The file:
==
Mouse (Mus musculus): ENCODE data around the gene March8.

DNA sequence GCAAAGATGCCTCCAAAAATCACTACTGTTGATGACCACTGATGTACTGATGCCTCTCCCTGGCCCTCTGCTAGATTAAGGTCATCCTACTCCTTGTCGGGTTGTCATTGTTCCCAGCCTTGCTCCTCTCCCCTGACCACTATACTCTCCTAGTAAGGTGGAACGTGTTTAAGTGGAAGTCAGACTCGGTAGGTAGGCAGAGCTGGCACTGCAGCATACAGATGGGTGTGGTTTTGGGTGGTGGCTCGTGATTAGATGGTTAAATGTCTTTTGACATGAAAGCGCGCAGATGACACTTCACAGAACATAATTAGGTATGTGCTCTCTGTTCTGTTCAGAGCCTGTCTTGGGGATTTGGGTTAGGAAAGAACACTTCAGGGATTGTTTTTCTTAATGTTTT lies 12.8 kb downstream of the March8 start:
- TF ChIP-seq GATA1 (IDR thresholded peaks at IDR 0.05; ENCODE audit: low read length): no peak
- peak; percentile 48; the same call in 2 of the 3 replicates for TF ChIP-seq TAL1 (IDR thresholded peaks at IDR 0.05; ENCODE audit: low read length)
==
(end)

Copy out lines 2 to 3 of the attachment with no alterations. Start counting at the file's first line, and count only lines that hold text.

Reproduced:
DNA sequence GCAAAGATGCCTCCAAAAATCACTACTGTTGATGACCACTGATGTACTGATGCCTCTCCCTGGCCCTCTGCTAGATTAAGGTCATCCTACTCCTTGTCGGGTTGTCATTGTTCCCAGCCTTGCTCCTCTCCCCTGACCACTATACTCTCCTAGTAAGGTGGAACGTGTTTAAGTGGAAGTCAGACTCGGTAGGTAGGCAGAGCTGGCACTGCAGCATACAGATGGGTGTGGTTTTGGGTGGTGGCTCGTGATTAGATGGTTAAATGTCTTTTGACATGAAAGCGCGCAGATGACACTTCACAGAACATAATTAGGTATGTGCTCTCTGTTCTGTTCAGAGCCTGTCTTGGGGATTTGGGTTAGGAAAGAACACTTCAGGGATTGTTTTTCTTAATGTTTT lies 12.8 kb downstream of the March8 start:
- TF ChIP-seq GATA1 (IDR thresholded peaks at IDR 0.05; ENCODE audit: low read length): no peak